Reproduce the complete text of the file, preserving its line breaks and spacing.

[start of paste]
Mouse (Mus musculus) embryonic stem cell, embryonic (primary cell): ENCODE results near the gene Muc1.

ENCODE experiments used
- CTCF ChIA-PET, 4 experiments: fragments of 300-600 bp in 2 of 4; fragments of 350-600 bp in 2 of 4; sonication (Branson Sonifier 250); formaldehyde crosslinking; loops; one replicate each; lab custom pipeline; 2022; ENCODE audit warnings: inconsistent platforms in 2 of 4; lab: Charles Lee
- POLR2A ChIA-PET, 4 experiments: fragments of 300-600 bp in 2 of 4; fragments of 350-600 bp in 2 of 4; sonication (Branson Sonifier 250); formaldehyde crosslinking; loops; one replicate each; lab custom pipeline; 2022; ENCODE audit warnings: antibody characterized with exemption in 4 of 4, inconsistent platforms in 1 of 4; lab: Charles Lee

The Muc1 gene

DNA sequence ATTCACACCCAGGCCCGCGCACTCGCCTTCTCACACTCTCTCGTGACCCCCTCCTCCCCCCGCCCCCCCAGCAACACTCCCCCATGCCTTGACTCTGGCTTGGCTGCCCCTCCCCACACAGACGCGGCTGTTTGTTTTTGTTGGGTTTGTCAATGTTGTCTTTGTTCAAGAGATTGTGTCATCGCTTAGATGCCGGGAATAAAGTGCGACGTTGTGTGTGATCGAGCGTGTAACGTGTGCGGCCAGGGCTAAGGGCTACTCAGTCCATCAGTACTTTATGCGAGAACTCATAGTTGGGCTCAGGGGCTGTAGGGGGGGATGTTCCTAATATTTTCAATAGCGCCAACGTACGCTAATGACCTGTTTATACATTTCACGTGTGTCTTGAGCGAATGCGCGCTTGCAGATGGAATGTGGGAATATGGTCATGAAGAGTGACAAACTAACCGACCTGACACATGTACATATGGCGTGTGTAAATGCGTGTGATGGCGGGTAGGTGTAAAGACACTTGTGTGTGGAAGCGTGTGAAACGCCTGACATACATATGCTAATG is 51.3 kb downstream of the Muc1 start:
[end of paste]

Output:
Mouse (Mus musculus) embryonic stem cell, embryonic (primary cell): ENCODE results near the gene Muc1.

ENCODE experiments used
- CTCF ChIA-PET, 4 experiments: fragments of 300-600 bp in 2 of 4; fragments of 350-600 bp in 2 of 4; sonication (Branson Sonifier 250); formaldehyde crosslinking; loops; one replicate each; lab custom pipeline; 2022; ENCODE audit warnings: inconsistent platforms in 2 of 4; lab: Charles Lee
- POLR2A ChIA-PET, 4 experiments: fragments of 300-600 bp in 2 of 4; fragments of 350-600 bp in 2 of 4; sonication (Branson Sonifier 250); formaldehyde crosslinking; loops; one replicate each; lab custom pipeline; 2022; ENCODE audit warnings: antibody characterized with exemption in 4 of 4, inconsistent platforms in 1 of 4; lab: Charles Lee

The Muc1 gene

DNA sequence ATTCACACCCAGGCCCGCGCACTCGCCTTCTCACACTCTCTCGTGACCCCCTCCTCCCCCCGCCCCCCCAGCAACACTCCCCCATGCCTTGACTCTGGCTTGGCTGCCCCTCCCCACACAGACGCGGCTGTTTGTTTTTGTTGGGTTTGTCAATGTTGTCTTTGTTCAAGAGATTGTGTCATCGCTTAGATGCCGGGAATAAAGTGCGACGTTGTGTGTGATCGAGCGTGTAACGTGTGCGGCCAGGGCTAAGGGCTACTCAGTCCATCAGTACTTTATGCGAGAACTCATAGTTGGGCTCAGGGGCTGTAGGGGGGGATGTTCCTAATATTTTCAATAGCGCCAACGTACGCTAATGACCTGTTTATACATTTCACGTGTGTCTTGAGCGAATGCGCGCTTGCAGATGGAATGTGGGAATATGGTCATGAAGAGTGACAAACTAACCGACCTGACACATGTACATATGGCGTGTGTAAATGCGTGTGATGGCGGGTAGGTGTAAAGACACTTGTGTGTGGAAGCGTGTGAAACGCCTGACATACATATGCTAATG is 51.3 kb downstream of the Muc1 start: